While untold numbers of plants have carried out photosynthesis for hundreds of millions of years, the nature of this subtle process continues to elude us. Scientists are, however, focusing increasingly sophisticated tools on this problem, raising hopes that this fundamental biological activity will eventually reveal its secrets.

Among those tools has been the advent of 2D spectroscopy, which adds a second frequency axis to measure correlations between the different electronic resonances observed in more traditional linear transmission spectroscopy. This additional dimension provides a new perspective on molecular dynamics, including intramolecular vibrations and the transfer of energy during a reaction.

Such spectroscopic measurements are carried out with short laser light pulses; as those pulses become shorter, a larger section of the electromagnetic spectrum can be investigated. With the advent of lasers capable of femtosecond (10-15 second) pulses, it became possible to probe the visible wavelengths, including the energy redistribution between pigments involved in photosynthesis as plants turn sunlight into biochemical energy. The resulting data could be interpreted as showing that these pigments act cooperatively, making use of quantum effects to facilitate a much more efficient flow of that energy. That flow would be quite different from the step-wise fashion of a classical chemical reaction, where intermediate steps are well described by kinetic rate constants.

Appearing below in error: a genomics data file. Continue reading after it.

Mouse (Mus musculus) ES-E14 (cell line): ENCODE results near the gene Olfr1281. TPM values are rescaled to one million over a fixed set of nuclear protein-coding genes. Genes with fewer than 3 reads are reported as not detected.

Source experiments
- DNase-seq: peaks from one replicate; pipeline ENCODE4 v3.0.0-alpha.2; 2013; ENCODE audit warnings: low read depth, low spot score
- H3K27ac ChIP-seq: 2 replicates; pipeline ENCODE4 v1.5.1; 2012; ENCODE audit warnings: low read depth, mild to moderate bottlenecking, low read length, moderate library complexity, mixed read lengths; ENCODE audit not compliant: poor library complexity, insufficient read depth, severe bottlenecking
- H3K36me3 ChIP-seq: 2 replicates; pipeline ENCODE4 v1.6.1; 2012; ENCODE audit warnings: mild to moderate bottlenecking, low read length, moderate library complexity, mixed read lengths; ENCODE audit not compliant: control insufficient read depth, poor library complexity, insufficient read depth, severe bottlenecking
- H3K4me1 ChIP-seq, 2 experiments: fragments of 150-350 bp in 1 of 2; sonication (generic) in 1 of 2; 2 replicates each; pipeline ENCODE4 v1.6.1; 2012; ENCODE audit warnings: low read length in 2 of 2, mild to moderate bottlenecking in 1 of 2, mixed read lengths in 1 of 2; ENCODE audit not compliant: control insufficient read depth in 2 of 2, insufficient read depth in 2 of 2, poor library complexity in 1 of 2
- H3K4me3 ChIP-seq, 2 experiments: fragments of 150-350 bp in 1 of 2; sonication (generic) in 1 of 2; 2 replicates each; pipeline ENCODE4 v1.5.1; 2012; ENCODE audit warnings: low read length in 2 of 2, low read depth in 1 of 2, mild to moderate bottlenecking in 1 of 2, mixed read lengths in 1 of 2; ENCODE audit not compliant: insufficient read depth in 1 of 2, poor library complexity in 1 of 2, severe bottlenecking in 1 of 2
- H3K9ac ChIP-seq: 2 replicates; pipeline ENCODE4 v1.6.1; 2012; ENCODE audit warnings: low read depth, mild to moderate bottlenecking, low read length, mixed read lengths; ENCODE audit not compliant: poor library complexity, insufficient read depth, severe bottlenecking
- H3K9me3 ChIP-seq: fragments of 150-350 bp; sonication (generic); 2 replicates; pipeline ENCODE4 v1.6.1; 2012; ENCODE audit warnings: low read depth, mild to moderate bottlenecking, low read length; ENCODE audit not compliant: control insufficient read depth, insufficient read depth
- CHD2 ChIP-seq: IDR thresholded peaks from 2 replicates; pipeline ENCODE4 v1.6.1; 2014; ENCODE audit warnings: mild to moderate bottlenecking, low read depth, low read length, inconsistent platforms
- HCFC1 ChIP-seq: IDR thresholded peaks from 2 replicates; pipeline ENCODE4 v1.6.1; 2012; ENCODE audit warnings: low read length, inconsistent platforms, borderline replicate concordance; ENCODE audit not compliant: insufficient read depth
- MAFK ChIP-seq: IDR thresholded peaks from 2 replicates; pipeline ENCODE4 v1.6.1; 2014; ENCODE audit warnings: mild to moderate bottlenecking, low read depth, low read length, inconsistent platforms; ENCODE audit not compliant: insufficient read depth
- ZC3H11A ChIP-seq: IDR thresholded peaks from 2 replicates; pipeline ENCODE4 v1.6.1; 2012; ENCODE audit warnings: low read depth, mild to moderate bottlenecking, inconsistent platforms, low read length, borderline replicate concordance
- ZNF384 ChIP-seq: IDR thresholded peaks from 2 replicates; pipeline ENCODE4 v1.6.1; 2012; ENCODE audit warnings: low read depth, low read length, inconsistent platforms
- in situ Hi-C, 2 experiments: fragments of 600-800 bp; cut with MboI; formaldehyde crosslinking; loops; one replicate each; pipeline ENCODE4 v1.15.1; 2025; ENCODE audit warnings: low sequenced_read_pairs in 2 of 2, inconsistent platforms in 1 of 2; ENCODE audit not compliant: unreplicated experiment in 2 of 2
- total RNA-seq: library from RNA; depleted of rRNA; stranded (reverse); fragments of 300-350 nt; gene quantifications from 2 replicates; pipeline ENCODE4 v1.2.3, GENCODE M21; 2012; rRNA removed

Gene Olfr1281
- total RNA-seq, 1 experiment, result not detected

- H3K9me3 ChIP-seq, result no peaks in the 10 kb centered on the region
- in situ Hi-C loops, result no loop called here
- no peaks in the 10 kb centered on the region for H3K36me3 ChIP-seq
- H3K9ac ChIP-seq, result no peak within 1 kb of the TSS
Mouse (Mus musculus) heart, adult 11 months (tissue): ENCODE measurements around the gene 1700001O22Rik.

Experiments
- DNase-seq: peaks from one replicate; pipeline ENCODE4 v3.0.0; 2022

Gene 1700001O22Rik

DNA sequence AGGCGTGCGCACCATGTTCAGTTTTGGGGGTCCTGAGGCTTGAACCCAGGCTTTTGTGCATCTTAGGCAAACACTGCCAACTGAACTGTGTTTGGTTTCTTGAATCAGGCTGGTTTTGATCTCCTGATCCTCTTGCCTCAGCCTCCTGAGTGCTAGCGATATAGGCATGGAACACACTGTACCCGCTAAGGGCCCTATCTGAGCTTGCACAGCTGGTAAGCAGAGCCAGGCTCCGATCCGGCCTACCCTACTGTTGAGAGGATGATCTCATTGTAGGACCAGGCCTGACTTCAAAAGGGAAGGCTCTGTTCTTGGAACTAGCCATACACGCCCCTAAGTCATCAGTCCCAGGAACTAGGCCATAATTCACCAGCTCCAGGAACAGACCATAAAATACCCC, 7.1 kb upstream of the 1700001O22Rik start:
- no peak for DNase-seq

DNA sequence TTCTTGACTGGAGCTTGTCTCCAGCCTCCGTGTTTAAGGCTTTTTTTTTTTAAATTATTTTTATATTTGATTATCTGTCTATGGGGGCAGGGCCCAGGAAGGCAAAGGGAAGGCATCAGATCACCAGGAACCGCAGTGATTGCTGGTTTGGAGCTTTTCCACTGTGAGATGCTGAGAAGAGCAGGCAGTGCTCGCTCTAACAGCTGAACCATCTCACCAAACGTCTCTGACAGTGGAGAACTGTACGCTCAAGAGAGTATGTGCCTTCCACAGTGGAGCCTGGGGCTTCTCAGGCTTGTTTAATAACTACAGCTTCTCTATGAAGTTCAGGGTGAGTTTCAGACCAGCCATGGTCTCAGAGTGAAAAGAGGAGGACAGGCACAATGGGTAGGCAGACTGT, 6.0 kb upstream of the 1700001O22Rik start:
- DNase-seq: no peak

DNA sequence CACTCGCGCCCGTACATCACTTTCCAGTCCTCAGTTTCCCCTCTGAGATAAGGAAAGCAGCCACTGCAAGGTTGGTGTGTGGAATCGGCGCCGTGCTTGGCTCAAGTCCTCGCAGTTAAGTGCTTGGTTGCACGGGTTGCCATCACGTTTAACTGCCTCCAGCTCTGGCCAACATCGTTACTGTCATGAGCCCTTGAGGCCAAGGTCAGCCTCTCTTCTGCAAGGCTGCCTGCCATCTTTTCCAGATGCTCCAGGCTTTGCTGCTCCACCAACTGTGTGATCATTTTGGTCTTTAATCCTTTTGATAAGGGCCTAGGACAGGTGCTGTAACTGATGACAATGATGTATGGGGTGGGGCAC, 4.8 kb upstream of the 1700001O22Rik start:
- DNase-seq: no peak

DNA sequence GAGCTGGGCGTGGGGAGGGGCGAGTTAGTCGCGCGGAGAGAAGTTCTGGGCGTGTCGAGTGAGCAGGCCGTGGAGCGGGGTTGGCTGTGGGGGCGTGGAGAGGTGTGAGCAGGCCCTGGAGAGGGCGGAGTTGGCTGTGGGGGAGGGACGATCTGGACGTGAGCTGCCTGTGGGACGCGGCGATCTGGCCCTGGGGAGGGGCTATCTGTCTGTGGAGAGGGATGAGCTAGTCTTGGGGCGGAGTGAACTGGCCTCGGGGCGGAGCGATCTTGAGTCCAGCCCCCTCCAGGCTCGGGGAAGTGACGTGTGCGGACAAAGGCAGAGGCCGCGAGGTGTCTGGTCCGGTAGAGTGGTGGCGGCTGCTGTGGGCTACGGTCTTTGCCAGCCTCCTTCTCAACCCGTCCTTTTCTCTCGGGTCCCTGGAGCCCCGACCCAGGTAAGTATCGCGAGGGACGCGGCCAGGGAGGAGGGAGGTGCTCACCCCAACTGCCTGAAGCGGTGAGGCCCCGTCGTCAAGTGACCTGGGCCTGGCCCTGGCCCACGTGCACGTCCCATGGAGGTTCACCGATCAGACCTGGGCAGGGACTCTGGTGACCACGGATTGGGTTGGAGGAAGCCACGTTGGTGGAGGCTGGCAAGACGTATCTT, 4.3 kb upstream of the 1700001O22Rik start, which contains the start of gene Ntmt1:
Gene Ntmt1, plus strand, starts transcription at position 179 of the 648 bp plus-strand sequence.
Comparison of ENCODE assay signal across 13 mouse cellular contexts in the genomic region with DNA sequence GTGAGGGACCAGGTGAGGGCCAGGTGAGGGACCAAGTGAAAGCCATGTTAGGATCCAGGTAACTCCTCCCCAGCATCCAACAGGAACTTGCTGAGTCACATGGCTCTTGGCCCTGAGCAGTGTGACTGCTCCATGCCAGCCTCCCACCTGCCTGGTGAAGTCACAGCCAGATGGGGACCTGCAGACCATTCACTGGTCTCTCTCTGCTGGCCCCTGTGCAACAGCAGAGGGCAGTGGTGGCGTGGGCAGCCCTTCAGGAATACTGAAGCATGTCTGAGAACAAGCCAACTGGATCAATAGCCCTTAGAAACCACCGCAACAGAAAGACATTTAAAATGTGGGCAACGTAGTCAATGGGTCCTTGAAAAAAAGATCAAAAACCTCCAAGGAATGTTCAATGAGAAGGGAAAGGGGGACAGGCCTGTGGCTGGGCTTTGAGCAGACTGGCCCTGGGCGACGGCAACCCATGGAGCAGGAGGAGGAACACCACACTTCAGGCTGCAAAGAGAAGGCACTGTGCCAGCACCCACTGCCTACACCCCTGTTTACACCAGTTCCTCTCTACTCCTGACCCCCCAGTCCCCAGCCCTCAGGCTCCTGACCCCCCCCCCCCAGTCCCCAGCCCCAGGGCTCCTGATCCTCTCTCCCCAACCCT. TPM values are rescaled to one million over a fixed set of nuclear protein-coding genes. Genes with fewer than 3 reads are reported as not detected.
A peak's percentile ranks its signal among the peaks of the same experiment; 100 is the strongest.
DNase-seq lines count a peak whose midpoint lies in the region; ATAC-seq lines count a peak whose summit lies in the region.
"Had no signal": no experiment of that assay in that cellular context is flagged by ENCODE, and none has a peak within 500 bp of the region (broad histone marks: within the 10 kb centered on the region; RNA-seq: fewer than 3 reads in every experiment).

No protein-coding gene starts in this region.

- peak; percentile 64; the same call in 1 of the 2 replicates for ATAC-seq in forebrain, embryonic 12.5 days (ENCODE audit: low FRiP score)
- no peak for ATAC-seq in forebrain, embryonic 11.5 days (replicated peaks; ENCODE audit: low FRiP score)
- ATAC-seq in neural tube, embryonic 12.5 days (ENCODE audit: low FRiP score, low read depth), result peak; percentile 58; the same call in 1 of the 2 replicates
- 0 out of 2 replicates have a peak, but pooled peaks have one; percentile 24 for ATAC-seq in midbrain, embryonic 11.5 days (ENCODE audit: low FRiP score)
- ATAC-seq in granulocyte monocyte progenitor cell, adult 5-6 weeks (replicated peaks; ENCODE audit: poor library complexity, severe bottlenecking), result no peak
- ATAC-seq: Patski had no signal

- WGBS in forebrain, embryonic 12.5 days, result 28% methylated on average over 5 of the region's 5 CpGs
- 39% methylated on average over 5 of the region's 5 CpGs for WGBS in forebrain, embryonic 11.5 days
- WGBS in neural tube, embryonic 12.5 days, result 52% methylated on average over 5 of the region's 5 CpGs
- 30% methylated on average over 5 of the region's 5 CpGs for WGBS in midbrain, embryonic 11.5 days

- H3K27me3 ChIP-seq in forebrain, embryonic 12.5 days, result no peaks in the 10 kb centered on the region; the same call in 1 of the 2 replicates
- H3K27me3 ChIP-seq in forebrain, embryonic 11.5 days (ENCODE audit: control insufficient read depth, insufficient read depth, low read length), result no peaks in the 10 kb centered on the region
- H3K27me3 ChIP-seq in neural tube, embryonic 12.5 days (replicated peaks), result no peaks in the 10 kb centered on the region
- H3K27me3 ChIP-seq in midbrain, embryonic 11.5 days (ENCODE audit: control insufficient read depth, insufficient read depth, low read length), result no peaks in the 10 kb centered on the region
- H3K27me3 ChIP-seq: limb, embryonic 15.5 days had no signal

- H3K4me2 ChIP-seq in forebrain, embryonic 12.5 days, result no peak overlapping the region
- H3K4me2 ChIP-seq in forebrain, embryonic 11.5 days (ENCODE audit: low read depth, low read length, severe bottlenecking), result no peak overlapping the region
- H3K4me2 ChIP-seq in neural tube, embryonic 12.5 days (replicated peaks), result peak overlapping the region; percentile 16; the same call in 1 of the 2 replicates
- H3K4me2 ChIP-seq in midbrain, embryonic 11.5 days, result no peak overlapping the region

“It’s a very complicated network by which the energy gets moved around within photosynthetic proteins,” says Alexei Halpin, a PhD student in the departments of chemistry and physics at the University of Toronto. “You have anywhere from a dozen to a few hundred identical pigments all sitting there like little antennas,” Halpin says. “They’re packed very closely together and roughly absorb at the same frequency of light, leading to very congested optical spectra. With 2D spectroscopy you can directly probe how pinging one of those transitions affects the response of another — at a different wavelength — elsewhere in the pigment aggregate.”

The imagination of many observers was captured by the notion that the foundation of photosynthesis adhered to the unusual rules of quantum mechanics. It also raised the possibility of a new technology for harvesting the energy in light using this same kind of reaction. However, Halpin’s research has led him to question whether these quantum effects are significant. “Every molecule behaves like a quantum system but only for a very short period of time,” he says. 

Working with colleagues in Canada, the Netherlands and Germany, Halpin synthesized a model system for testing a single set of coupled pigments, allowing more direct analysis and interpretation than larger biological aggregates. The findings, published in Nature Chemistry, show that the quantum signatures of pigments acting in concert are rapidly washed out and that prolonged oscillations may nevertheless occur, but these will mostly reflect vibrations localized on a single pigment. This finding does not directly nullify the earlier studies that have been linked to quantum effects, Halpin adds, but rather underscores just how much room for interpretation remains in the data from these experiments. 

“This was the first experiment of this type on this kind of very simple coupled pigment system,” says Halpin. “We have to do more on other synthetic model systems that have specific properties more in common with the aggregates that we were actually looking to mimic in photosynthesis.”